• …It might be an aid worker who has just returned from working in Sub-Saharan Africa for two years.

or it might be something else altogether.

Who knows? Unfortunately not always the microbiology laboratory.

There are so many ways in which the “story” that comes with the sample can affect the microbiological processing:

  • Whether additional tests in addition to standard culture are indicated?
  • Whether a Gram stain and/or crystal microscopy is performed?
  • What incubation conditions are used (aerobic/CO2/anaerobic) for the culture plates?
  • Which culture media are set up on the sample?
  •  Whether the culture isolates are deemed to be significant or not.
  • Whether susceptibility testing should be performed, and what antimicrobials to test against?
  • Which culture isolates should be reported to the requestor?
  • Which antimicrobial susceptibilities are released to the requestor?
  • Whether an interpretative comment is added to the report, and what the comment should entail?

If we recieve a sample into the microbiology laboratory which has no clinical details on it, then we return the following comment to the requestor:

“No clinical details have been received with this specimen. The lack of clinical information provided to the laboratory represents a potential clinical risk. In the absence of clinical details, optimal test and media selection, susceptibility testing, and result reporting cannot be guaranteed by the laboratory.”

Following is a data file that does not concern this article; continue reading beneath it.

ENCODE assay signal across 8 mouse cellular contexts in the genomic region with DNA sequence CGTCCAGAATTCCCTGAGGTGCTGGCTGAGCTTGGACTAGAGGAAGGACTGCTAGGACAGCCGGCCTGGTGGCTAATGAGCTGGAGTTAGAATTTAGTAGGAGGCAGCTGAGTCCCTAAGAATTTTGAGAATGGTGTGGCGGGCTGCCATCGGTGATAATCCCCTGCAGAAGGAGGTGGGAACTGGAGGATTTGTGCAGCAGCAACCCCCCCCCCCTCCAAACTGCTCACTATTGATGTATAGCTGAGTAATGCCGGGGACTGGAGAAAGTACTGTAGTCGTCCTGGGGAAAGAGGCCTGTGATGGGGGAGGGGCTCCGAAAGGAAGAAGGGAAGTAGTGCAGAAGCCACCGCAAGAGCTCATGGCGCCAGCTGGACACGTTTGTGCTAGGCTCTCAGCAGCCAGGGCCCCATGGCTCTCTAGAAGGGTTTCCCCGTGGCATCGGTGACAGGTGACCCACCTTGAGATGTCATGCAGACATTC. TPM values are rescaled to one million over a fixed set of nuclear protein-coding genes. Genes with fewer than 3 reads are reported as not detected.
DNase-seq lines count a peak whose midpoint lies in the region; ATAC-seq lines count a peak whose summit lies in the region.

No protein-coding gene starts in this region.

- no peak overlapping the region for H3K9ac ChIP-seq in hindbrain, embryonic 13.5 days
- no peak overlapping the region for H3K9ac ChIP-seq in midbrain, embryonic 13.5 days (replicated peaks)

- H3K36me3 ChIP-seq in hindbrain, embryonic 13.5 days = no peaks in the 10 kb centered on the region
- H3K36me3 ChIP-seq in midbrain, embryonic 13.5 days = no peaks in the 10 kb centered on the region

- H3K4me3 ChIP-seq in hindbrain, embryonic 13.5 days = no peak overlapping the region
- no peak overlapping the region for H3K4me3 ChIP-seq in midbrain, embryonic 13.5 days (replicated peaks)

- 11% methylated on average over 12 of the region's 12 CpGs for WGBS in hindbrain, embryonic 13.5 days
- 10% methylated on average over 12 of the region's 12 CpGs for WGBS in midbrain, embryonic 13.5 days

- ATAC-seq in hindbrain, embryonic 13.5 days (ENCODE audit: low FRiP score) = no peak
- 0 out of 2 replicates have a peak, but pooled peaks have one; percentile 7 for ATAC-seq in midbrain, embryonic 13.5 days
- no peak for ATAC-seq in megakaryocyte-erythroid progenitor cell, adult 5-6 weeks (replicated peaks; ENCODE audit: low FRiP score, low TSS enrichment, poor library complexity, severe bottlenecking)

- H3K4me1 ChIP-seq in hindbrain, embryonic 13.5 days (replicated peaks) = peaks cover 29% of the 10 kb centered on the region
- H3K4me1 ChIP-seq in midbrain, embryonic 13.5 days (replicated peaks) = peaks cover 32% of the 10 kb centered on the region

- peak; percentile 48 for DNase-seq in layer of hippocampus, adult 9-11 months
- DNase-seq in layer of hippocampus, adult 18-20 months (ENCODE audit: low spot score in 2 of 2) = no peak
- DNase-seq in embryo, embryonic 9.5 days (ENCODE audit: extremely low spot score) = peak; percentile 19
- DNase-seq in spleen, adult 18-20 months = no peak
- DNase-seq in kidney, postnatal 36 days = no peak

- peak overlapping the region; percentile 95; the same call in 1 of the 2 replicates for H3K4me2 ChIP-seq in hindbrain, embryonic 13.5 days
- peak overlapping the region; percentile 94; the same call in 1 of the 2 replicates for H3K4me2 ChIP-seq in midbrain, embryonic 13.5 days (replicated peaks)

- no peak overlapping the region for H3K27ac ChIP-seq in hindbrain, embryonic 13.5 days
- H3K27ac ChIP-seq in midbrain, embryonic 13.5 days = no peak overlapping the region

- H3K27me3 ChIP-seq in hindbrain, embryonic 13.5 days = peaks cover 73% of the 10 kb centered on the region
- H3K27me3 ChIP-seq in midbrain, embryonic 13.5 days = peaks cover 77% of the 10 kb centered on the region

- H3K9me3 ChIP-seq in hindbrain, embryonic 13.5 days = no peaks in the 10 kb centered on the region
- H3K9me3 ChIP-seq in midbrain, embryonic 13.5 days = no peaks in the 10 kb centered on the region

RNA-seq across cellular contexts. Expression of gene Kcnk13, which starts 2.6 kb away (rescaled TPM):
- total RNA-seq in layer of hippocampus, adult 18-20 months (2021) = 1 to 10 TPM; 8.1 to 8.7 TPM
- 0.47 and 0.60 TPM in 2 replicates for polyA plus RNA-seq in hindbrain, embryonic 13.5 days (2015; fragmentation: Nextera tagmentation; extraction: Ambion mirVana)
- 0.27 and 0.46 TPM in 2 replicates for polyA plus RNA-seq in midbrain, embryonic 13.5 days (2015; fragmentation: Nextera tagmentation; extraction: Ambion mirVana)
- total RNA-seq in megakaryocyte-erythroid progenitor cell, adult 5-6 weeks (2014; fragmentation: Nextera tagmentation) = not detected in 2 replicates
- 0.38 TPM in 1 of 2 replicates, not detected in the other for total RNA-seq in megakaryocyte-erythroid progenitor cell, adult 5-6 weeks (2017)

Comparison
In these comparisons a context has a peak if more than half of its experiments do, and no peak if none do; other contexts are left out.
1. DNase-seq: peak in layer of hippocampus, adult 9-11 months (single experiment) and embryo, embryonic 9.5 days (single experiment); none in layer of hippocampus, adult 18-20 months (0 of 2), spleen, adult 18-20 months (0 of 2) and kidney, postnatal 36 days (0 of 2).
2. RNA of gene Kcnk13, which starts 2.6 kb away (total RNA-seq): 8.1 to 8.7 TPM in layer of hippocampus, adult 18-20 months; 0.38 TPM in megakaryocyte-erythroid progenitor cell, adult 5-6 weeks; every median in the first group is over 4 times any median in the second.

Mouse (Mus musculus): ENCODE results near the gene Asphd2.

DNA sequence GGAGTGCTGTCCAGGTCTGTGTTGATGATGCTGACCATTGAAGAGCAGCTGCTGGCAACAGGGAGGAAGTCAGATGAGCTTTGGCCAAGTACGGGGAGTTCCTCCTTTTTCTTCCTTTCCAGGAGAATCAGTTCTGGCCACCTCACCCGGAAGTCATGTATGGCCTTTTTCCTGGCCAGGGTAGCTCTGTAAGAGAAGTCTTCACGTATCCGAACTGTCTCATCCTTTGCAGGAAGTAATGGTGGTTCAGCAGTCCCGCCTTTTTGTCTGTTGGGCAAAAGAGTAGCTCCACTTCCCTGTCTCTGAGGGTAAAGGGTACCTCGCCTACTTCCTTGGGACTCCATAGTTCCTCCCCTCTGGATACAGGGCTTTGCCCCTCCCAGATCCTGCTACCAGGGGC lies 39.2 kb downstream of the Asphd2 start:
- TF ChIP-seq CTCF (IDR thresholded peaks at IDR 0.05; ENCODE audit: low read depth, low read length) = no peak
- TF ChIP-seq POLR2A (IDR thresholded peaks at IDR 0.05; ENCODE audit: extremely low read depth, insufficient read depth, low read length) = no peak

By the end of this year we hope to have introduced a policy of mandatory clinical details in order for laboratory testing to proceed. However, “critical” or “difficult to get” samples such as knee aspirates are always going to have to be exceptions to such a policy. We cannot reject a knee joint aspirate, just because we don’t know the story behind it…

This is a bit of a shame really because ironically it is these types of samples where the clinical details can potentially have the biggest impact on microbiological processing.

And there will always be a small minority of clinicians that will grumble at having to put clinical details on the request form.

Such grumbles are for me however, simply water off a duck’s back…

Michael